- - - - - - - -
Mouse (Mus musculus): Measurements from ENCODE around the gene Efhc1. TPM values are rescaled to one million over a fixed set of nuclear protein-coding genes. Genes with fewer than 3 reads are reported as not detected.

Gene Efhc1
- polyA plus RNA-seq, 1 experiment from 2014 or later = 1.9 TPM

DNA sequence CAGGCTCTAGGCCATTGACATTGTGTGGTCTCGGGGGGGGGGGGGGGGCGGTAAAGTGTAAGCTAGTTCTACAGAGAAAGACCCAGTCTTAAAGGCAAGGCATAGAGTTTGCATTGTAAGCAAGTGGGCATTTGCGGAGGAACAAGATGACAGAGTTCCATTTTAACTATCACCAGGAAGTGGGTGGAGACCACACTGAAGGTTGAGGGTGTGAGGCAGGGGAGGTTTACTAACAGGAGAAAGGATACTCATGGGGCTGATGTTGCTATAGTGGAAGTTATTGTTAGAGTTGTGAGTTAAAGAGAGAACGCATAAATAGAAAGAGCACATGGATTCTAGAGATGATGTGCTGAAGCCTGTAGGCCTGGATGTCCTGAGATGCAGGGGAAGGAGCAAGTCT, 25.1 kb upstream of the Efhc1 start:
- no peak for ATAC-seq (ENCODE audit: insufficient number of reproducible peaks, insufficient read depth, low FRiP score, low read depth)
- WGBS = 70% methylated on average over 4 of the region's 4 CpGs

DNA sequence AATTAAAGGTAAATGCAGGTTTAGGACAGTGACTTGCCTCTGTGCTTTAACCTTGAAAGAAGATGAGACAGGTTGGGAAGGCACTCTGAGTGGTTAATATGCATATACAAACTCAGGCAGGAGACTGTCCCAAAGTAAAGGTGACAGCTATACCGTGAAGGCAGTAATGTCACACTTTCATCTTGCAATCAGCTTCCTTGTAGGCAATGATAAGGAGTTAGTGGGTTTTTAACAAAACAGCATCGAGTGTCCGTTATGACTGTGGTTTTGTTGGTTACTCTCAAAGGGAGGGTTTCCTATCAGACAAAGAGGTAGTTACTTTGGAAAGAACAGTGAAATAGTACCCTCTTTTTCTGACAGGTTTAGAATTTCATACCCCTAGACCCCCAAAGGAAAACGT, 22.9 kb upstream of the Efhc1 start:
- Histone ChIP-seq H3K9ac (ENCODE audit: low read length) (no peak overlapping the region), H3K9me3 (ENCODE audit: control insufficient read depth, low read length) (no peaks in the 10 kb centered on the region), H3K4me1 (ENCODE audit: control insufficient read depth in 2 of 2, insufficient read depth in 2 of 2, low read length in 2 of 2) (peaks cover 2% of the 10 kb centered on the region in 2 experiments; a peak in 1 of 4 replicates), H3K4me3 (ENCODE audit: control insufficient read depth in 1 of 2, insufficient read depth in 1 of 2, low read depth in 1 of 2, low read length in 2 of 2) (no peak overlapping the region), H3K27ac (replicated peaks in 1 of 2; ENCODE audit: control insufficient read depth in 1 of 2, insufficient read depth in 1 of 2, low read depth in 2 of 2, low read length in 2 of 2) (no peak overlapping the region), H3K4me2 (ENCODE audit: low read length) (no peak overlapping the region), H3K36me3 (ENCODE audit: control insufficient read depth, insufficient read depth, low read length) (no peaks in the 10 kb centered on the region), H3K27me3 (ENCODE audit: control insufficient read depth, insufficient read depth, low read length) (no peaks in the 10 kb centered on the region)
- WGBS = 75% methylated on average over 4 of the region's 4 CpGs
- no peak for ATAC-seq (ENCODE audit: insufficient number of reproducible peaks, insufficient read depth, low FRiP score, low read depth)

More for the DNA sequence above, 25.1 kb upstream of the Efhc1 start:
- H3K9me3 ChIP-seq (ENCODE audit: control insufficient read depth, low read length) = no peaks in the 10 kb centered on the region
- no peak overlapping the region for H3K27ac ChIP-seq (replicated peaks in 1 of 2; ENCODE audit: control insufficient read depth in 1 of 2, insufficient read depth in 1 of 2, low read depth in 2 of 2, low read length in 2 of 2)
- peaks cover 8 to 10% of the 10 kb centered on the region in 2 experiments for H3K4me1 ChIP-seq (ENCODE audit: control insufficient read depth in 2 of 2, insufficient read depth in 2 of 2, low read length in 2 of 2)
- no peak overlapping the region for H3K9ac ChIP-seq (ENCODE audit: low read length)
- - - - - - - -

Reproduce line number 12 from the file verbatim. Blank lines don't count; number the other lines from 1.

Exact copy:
- H3K9me3 ChIP-seq (ENCODE audit: control insufficient read depth, low read length) = no peaks in the 10 kb centered on the region